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Does a proposed bill require work comp benefits for babysitters?

In workers' compensation defense news, a new legislative measure designed to enlarge the legal protections of domestic workers throughout the state of California is already generating a significant degree of controversy - months before its potential passage.

Specifically, Assembly Bill 889 (AB 889), known as the Domestic Workers Bill of Rights, would require Californians who employ domestic workers (i.e., nannies, housekeepers, caregivers) to provide minimum wage, overtime, mandatory breaks and even work comp benefits.

However, AB 889 would not apply to family members or anyone under the age of 18.

The controversy surrounding AB 889 comes from the fact that babysitters could reasonably be considered to be within the scope of protection afforded by the bill.

"We're talking about a full-time babysitter," said Michael Murphy, a father of three who indicated that AB 889 may make it harder for him to hire college students looking for a supplemental income. "It's not right to put this burden on young parents."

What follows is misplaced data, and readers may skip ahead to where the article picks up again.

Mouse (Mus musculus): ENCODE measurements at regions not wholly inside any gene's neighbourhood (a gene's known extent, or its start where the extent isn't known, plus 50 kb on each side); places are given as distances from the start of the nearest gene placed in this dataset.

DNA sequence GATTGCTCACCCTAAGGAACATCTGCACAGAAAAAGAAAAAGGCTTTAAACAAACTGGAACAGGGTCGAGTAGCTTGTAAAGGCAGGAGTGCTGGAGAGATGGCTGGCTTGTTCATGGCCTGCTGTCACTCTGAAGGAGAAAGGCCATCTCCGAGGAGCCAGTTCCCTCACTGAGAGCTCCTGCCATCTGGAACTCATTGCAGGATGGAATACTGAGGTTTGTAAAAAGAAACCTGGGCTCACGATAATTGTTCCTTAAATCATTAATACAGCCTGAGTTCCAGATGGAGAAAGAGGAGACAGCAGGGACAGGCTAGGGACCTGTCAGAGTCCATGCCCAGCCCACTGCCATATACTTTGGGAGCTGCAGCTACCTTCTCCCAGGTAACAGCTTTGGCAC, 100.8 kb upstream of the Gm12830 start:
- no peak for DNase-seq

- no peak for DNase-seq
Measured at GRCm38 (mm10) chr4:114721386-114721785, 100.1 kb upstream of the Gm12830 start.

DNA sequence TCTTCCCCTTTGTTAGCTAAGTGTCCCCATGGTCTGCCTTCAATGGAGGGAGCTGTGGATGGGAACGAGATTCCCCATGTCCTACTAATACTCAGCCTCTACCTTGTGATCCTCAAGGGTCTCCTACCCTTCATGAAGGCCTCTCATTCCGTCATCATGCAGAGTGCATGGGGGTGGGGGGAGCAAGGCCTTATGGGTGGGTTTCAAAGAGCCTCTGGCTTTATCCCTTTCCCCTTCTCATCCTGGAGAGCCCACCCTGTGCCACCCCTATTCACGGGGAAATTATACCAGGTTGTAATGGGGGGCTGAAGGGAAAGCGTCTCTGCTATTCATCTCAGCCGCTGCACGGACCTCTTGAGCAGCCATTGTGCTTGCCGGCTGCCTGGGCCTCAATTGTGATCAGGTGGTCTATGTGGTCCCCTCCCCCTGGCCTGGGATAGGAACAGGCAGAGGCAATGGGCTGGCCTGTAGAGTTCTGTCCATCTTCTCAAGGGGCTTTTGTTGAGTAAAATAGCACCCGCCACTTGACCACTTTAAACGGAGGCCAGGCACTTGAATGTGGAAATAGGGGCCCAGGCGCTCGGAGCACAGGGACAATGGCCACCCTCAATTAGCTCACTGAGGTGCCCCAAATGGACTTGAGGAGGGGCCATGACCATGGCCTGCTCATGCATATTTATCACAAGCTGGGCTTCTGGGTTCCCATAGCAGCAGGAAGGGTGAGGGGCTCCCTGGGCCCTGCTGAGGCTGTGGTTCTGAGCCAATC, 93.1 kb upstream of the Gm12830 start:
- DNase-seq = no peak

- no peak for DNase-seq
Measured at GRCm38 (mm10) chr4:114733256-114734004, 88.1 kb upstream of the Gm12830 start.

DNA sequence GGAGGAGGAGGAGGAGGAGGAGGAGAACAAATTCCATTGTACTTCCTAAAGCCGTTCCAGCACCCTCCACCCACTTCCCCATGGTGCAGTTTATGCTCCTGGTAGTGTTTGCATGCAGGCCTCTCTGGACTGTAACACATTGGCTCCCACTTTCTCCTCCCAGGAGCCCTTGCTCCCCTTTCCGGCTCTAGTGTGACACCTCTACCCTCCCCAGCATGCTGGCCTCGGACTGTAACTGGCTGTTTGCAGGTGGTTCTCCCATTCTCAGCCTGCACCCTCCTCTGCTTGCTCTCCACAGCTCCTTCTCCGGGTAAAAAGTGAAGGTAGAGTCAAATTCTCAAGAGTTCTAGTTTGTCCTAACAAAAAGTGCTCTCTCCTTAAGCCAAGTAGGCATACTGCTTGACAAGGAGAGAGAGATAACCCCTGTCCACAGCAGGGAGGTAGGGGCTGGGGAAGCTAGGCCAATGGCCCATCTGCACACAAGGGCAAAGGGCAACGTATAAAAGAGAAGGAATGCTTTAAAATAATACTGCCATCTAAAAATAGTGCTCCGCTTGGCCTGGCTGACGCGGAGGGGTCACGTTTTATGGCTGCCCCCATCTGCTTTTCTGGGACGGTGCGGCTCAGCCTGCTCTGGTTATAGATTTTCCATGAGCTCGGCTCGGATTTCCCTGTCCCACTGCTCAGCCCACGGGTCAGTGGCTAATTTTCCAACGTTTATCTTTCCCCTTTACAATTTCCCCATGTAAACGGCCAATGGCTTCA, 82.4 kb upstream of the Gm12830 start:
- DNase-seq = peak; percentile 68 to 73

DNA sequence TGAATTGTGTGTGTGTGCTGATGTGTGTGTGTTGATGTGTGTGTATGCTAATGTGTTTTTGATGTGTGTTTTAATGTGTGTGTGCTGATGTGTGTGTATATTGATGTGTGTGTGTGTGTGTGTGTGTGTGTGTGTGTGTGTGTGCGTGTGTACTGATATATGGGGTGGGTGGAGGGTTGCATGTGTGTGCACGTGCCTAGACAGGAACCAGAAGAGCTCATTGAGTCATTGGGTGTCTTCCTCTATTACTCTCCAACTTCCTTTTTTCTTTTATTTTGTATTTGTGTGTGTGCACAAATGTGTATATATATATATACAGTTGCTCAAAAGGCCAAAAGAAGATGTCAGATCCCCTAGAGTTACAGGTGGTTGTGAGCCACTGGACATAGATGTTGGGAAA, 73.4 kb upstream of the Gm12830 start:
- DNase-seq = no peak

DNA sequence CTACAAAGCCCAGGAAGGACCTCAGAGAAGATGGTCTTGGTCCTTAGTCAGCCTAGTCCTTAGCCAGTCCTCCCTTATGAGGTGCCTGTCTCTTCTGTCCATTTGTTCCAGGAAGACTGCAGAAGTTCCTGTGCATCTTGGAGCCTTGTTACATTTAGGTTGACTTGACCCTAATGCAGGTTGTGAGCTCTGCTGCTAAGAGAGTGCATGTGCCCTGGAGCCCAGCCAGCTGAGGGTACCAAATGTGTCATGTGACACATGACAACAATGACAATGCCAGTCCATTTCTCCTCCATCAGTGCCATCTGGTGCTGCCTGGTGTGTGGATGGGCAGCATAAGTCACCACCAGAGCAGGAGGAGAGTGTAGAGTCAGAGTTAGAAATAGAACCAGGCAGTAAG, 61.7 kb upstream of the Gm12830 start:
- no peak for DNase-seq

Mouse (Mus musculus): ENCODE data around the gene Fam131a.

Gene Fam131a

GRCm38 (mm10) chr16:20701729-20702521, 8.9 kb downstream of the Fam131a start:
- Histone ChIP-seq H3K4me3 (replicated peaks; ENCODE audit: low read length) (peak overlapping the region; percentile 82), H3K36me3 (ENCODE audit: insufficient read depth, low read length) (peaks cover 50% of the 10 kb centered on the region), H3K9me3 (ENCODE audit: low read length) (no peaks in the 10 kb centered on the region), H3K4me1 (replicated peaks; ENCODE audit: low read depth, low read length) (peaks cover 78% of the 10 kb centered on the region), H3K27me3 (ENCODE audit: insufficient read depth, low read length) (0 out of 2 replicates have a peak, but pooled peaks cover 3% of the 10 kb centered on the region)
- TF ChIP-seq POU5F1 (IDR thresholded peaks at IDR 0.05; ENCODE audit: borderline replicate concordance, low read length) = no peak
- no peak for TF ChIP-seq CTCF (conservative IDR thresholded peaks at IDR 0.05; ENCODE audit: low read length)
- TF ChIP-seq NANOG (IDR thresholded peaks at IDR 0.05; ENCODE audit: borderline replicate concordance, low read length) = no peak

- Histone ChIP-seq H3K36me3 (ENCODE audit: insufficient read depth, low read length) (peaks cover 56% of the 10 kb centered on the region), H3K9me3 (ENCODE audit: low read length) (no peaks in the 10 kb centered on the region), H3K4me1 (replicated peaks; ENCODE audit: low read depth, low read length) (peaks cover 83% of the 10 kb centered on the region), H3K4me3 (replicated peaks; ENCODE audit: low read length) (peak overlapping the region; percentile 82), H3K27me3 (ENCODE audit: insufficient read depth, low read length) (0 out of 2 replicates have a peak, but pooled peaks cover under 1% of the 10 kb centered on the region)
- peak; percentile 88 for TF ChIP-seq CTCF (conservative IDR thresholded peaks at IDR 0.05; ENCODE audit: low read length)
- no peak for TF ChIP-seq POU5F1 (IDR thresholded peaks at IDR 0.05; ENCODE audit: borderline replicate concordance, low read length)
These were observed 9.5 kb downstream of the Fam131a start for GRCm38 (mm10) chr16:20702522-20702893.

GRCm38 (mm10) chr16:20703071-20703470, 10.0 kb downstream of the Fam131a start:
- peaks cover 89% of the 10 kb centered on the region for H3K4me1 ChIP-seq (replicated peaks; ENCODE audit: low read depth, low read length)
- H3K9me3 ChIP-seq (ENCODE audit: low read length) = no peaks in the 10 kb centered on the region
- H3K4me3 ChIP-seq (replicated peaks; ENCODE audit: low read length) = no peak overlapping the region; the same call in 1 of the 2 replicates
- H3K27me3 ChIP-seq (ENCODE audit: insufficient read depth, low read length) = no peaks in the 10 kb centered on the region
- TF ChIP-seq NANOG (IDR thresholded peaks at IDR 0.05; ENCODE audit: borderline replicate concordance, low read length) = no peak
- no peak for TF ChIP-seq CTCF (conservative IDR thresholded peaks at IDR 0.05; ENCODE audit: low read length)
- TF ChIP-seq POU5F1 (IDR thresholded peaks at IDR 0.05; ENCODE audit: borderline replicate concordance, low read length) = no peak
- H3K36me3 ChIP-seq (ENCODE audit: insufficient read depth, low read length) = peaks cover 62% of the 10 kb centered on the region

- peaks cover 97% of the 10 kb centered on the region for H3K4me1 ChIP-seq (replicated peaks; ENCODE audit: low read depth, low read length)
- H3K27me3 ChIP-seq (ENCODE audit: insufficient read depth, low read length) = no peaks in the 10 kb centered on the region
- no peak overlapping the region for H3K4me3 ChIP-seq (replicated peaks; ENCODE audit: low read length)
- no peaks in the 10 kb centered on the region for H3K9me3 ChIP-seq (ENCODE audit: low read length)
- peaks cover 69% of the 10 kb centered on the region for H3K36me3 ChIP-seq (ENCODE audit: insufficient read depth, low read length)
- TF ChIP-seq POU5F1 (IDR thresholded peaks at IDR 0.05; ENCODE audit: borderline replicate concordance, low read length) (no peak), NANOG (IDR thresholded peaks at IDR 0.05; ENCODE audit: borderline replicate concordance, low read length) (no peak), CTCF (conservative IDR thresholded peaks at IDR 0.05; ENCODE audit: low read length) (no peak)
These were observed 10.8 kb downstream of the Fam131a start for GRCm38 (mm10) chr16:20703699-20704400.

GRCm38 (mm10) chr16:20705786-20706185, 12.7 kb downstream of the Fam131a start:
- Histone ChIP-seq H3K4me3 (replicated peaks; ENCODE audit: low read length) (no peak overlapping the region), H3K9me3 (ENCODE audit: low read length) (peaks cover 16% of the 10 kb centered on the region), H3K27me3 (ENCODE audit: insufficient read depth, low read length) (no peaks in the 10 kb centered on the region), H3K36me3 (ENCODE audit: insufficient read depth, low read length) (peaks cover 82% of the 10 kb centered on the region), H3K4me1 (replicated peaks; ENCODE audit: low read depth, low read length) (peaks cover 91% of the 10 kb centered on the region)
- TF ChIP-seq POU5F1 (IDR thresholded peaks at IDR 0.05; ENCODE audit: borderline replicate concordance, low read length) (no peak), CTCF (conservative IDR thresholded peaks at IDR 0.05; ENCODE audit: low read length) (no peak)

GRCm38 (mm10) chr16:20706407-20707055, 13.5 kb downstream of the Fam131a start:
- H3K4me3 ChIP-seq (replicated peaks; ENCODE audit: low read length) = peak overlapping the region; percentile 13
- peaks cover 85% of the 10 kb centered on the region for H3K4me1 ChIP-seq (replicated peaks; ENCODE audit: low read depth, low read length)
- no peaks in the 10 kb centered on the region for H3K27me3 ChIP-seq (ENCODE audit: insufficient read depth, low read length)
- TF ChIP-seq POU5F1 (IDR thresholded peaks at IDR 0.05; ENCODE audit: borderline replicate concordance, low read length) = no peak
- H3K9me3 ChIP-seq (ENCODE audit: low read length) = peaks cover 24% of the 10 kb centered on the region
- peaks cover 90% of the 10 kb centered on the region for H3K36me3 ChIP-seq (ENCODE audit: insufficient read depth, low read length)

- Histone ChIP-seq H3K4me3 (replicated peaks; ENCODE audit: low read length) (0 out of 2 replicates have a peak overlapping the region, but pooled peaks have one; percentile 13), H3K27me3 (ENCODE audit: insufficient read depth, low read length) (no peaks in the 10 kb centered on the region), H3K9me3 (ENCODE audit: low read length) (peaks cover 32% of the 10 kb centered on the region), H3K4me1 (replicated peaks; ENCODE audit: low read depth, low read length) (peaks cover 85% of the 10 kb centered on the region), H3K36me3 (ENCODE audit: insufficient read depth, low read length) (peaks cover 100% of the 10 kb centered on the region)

However, the bill's sponsor, Assemblyman Tom Ammiano (D-San Francisco), has recently come forward to dispel these concerns over AB 889.

"The Domestic Workers Bill of Rights is not about babysitters," read a released statement from Rep. Ammiano. "It's about extending the same basic labor protections that all other California workers already have to the 200,000 domestic workers who provide care to our disabled and elderly."

Interestingly, some politicians are perhaps more concerned with AB 889's overly broad language than with its actual substance.

"This is the kind of language we end up with when people rush to write a bill," said Senator Doug LaMalfa (R-Richvale). "If they want to tighten up the legislation and have it just for professional domestic workers - great. But right now we're still talking about babysitters being included."

While the controversy over AB 889 is likely to endure, it is not expected to come before the state legislature until January 2012.

Stay tuned for further developments in the area of workers' compensation defense law...

This post was provided for informational purposes only and is not to be construed as legal advice.

Related Resources:

News-10 Sacramento "Domestic workers bill sparks outrage from parents" Sept. 1, 2011

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